You Can Pay To Be A Founder Of The Filmfest

So I am standing with the crowd out in front of Guild Hall on a rainy evening, all of us under umbrellas, waiting in line for the opening night film of this year’s Hamptons International Film Festival. I am in a giddy mood. The upcoming weekend features over 120 films in seven theatres in the Hamptons, and because I have the prestigious FOUNDER’S PASS, which I wear around my neck indicating I am one of the founders, I can go to each and every one of them just by showing up—I don’t even need tickets. I am also welcome at all the parties and talks by the famous actors, producers and directors. It is going to be quite a weekend. [expand]

In front of me in line is a well-dressed middle-aged couple also each wearing the coveted FOUNDER’S PASS. I don’t recognize them.

“Exciting weekend coming up,” I say.

“Yup,” says the husband.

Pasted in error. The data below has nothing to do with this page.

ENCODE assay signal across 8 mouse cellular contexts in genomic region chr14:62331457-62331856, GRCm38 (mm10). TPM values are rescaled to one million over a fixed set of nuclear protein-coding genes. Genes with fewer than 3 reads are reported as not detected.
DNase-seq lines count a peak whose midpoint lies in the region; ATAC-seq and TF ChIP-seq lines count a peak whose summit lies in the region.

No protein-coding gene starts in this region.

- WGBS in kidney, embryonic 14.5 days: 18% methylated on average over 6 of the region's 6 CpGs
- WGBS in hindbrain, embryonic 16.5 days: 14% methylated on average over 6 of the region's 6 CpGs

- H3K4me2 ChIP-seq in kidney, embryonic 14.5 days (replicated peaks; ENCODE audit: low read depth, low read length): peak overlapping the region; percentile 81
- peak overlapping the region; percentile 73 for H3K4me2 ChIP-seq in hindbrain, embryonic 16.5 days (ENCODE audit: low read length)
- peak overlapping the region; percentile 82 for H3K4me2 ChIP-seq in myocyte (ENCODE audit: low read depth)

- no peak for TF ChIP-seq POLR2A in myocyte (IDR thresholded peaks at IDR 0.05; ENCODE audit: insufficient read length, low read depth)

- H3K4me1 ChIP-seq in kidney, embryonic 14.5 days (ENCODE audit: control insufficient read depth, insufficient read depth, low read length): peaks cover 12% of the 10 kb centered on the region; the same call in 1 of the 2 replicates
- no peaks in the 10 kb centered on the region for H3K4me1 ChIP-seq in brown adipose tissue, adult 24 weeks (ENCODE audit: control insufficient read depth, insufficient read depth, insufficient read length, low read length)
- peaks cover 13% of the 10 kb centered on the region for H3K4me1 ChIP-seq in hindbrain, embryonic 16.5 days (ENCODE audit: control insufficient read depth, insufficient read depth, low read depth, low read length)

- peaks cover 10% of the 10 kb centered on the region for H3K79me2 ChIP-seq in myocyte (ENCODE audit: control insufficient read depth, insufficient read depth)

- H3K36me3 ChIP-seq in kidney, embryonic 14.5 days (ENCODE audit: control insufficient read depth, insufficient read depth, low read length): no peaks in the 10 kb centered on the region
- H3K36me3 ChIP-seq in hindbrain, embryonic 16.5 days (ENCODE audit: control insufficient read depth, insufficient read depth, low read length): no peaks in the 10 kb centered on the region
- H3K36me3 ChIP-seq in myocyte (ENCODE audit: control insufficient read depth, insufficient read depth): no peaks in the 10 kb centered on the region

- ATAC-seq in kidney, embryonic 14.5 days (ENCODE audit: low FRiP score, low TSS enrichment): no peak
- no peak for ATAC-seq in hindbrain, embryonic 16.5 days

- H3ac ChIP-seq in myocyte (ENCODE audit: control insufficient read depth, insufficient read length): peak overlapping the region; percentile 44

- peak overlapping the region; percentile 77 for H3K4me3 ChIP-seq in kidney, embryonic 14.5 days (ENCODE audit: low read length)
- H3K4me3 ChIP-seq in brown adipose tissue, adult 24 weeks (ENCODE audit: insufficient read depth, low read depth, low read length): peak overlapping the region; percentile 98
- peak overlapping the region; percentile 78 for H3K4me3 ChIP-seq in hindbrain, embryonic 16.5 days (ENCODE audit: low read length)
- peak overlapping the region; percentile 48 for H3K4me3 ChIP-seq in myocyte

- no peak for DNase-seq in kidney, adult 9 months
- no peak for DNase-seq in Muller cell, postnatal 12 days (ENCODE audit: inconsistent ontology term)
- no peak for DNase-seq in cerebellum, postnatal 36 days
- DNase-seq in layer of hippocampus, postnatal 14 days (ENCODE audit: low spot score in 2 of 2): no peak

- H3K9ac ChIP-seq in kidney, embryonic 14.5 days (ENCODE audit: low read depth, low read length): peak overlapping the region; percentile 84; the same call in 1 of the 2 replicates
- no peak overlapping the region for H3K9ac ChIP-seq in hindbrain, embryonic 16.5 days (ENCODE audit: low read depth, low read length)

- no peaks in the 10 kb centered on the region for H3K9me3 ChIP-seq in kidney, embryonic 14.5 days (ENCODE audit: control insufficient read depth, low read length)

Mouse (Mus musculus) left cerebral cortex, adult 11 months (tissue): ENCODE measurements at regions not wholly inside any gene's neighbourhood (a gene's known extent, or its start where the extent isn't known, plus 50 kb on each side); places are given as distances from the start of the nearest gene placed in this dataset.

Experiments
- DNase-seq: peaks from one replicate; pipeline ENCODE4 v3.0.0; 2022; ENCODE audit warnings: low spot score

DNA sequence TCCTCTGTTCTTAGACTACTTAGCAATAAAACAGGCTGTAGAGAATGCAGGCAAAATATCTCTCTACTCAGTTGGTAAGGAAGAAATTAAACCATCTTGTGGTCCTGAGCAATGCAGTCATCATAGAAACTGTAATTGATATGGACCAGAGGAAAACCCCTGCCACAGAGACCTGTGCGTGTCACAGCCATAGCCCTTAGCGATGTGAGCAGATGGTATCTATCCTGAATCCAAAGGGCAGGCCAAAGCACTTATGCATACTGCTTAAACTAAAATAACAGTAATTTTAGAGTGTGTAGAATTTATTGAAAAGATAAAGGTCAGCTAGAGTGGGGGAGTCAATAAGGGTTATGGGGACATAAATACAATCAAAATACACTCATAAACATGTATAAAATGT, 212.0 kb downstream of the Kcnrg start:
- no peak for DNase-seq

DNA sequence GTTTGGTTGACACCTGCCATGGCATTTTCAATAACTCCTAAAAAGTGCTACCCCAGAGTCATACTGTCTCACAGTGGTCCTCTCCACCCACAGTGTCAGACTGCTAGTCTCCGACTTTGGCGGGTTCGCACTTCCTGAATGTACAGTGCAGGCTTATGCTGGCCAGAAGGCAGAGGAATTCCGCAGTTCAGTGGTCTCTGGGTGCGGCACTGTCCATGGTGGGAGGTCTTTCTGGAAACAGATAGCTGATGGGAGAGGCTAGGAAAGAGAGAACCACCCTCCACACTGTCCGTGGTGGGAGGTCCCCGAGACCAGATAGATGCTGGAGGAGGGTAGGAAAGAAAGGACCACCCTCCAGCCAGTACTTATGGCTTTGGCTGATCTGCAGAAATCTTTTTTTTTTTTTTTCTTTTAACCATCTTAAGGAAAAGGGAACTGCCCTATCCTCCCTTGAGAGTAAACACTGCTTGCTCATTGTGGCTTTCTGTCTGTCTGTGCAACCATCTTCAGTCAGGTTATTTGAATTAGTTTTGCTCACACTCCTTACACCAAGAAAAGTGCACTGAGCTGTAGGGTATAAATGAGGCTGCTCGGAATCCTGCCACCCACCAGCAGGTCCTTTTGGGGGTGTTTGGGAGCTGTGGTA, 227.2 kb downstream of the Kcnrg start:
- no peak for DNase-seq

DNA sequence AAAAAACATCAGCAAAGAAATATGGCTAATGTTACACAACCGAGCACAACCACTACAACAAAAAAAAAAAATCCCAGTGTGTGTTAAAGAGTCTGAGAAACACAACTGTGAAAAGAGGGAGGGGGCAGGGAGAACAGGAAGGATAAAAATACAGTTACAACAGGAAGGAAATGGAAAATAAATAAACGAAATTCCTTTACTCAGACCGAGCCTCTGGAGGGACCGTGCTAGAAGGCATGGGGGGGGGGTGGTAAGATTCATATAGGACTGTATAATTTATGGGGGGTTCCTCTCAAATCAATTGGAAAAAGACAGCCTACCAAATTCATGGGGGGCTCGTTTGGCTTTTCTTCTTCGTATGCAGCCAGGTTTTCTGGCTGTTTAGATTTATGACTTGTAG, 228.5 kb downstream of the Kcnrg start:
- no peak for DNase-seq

“Know anything about this film?” I ask. The film is Jeff, Who Lives at Home, and it stars, among others, Susan Sarandon, who, at 5:30 p.m. on Saturday will be interviewed by the actor Bob Balaban.

“Nope,” says the wife. “We don’t know anything. We’re from Ohio.”

Ohio?” I say. “I don’t recognize you.” I am thinking that all of us founders, who were here at the beginning in 1993 would likely know about each other.

We introduce ourselves. I still don’t know who they are. I learn that they are in the department store business. They have a department store in Dayton.

“So, how did you get the founder’s pass?”

“We bought them,” the husband says.

“You bought them?”

Thus ensues a remarkable conversation, from my point of view. I’ve been getting the founder’s pass since about 1997, when they started giving out the passes to us founders. I wear mine proudly.

“You PAID to be a founder?”

“We wanted the very best pass. This gets us into everything. Did we do anything wrong?”

I am thinking maybe the people now who are running the festival did something wrong. They are now selling the sacred founder’s pass.

“Maybe they should have sold you a Platinum Pass. They could make a Platinum Pass even be more important than a Founder’s Pass.”

“Is there such a thing?”

“Maybe they could call it the Titanium Pass.”